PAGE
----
Trump paid $680,000 to defense lawyers in second impeachment
Former president Donald Trump used nearly $700,000 in campaign funds to pay the lawyers who defended him at his second impeachment trial, according to filings with the Federal Election Commission.
Trump’s campaign committee, since renamed the Make America Great Again PAC, paid $580,000 to the Philadelphia law firm of Michael van der Veen and Bruce Castor and another $100,000 to a third impeachment defense lawyer from Alabama, David Schoen, according to filings released Saturday.
The trio’s plodding performance received largely negative reviews from legal commentators, as well as many Republican lawmakers, who compared the defense team unfavorably to the Democratic House members arguing to impeach Trump for inciting the Jan. 6 Capitol riot.
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Trump was nonetheless acquitted along party lines, but several Republican senators joined Democrats in voting to convict the former president, who had survived his first impeachment trial with only one Republican defection.
“Anyone who listened to President Trump’s legal team saw they were unfocused, they attempted to avoid the issue, and they talked about everything but the issue at hand,” said Louisiana Senator Bill Cassidy after the first day of arguments on Feb. 8. Days later, he became one of seven Republican senators to vote to convict Trump.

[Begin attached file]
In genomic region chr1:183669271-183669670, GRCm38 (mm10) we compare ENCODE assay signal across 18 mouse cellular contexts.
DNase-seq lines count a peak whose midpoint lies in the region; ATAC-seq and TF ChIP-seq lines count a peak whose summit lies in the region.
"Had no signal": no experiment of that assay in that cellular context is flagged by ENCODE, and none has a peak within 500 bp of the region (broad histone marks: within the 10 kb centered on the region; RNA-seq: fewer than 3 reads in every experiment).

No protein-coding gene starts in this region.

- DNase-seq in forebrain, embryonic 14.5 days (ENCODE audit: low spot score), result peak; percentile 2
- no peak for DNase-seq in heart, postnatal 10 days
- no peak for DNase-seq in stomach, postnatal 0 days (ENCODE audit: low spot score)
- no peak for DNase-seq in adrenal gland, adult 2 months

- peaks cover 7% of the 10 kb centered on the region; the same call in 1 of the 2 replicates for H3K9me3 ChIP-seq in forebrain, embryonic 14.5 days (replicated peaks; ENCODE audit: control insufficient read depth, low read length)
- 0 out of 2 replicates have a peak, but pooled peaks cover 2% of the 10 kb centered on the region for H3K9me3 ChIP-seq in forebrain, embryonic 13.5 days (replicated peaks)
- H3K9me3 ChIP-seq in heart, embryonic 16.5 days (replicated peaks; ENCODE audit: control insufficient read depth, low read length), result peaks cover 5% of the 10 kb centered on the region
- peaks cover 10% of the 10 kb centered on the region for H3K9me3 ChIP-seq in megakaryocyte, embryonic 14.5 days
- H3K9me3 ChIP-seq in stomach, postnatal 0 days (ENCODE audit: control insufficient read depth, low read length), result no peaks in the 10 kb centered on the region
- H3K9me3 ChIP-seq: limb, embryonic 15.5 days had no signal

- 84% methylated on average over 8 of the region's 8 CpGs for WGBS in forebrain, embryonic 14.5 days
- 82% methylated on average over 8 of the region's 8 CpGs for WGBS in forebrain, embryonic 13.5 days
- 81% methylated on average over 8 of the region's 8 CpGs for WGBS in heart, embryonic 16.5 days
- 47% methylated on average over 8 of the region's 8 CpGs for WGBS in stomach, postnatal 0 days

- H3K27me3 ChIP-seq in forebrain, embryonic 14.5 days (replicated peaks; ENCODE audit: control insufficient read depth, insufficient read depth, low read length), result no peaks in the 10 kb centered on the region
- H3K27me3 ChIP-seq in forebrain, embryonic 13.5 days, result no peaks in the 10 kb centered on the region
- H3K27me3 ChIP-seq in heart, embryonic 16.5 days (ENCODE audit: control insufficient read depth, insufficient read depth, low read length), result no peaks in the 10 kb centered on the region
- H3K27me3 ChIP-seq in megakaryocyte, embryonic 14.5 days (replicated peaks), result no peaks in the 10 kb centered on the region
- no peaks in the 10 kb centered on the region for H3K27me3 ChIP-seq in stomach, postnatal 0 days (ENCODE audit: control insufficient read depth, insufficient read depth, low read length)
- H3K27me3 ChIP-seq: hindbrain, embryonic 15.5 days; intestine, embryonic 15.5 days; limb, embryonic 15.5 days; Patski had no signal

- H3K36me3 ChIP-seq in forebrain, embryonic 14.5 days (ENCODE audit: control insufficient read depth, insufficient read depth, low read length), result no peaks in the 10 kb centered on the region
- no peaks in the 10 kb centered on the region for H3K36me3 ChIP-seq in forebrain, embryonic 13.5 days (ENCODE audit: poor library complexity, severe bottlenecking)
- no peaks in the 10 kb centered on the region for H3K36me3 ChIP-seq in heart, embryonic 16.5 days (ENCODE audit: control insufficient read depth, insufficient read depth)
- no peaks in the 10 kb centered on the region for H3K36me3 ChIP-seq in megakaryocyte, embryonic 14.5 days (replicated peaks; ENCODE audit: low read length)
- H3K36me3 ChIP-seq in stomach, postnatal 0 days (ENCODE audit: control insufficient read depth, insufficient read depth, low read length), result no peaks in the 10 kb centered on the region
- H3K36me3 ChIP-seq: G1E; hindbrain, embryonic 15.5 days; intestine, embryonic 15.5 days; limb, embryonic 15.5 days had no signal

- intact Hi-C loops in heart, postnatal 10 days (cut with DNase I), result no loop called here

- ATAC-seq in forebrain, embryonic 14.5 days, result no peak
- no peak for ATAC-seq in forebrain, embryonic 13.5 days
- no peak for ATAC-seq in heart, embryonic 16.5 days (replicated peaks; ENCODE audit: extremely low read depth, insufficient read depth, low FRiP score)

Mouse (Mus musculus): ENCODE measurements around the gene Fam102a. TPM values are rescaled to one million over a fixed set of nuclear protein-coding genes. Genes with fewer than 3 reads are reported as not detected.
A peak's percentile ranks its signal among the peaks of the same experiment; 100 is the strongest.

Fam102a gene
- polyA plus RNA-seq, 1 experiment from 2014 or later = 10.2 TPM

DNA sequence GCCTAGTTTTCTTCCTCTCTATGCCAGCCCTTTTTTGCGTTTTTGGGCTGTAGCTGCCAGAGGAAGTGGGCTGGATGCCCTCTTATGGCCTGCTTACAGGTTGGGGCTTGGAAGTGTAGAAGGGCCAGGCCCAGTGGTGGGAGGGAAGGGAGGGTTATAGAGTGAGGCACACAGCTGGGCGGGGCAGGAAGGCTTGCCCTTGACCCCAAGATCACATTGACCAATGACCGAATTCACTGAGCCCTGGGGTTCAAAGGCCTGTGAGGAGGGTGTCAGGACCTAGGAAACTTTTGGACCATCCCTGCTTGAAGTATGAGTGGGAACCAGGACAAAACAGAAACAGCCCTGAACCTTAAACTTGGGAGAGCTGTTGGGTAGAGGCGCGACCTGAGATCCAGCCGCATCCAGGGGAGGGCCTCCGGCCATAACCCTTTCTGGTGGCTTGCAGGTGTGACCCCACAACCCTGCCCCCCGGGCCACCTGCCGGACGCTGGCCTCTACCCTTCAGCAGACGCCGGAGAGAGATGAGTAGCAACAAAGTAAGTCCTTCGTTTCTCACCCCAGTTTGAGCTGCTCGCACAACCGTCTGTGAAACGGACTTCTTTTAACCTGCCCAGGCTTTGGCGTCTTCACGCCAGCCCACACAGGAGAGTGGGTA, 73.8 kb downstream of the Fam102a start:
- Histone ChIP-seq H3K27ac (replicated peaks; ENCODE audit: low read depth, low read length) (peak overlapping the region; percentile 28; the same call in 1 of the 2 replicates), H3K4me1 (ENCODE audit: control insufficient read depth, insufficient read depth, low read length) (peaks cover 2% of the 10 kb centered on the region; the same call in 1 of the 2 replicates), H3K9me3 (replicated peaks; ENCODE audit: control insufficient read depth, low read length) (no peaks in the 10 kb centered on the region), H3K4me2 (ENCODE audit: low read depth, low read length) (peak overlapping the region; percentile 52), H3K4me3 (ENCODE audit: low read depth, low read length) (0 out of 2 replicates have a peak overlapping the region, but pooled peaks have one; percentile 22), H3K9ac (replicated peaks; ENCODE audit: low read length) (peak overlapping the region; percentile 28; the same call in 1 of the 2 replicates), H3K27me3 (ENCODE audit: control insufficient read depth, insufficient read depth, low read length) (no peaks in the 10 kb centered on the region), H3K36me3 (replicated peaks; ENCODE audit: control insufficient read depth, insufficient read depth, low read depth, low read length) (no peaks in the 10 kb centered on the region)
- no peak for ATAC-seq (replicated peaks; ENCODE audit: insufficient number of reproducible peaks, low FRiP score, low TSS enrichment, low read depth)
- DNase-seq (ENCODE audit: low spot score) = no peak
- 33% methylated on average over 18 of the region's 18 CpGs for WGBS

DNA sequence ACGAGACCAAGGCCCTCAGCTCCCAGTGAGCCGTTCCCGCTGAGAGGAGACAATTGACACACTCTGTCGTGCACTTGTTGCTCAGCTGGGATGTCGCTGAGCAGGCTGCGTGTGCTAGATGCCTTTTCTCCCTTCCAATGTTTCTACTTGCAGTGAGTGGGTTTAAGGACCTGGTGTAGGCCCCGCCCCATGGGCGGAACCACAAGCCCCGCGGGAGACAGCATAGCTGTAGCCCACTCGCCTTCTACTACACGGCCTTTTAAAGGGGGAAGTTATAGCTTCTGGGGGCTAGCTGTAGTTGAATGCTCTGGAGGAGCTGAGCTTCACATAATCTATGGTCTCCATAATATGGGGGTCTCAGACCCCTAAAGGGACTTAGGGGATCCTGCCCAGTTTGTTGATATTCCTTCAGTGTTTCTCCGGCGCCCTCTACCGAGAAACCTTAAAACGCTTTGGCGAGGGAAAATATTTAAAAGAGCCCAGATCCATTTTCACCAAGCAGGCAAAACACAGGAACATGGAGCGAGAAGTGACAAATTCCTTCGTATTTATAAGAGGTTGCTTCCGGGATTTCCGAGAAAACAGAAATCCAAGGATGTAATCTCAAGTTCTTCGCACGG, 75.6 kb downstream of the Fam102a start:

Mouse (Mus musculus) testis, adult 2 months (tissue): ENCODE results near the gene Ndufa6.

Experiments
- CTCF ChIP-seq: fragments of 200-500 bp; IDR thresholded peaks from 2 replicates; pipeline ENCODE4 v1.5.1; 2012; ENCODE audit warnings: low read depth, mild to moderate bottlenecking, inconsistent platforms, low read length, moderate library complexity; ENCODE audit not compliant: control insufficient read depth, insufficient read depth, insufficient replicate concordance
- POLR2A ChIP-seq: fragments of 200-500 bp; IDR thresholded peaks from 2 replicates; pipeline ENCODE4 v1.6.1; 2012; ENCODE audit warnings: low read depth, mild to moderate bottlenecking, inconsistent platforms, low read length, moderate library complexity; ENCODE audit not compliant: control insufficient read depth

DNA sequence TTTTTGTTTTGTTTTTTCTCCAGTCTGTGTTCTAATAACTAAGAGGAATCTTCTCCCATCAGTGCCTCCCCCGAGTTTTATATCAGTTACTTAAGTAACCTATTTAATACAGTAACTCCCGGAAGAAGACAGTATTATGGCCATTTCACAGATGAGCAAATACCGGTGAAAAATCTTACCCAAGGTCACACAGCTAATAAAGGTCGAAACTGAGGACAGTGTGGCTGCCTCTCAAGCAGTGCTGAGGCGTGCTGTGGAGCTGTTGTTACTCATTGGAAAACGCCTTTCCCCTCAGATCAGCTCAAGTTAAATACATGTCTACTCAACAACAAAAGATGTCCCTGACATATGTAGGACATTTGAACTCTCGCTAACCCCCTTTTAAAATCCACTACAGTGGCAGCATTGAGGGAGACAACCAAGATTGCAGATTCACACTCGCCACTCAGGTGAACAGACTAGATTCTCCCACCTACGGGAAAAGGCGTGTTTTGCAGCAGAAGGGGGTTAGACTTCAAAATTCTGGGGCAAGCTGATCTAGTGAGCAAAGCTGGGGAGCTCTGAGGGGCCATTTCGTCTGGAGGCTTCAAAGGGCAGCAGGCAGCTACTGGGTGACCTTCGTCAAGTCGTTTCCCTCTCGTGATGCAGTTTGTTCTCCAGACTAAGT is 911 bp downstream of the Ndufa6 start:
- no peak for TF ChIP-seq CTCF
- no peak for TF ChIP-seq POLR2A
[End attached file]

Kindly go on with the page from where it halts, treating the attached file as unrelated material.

Things Cost Money
Trump spokesman Jason Miller slammed Democrats for pursuing the second impeachment, which he said was aimed at preventing the former president from running and winning again in 2024.
“While this partisan charade was soundly defeated, and President Trump was completely exonerated, these things cost money,” said Miller.
The FEC filings showed that Trump’s political committees raised $50.5 million in the first half of the year. The Trump campaign spent a total of $8.6 million challenging the results of the 2020 election, according to the filings.
Before he worked on Trump’s impeachment, Schoen represented the president’s longtime ally Roger Stone. Castor is a former district attorney in Pennsylvania, where he was criticized for agreeing not to prosecute Bill Cosby for rape. That deal was cited by the state supreme court in June when it overturned Cosby’s later conviction.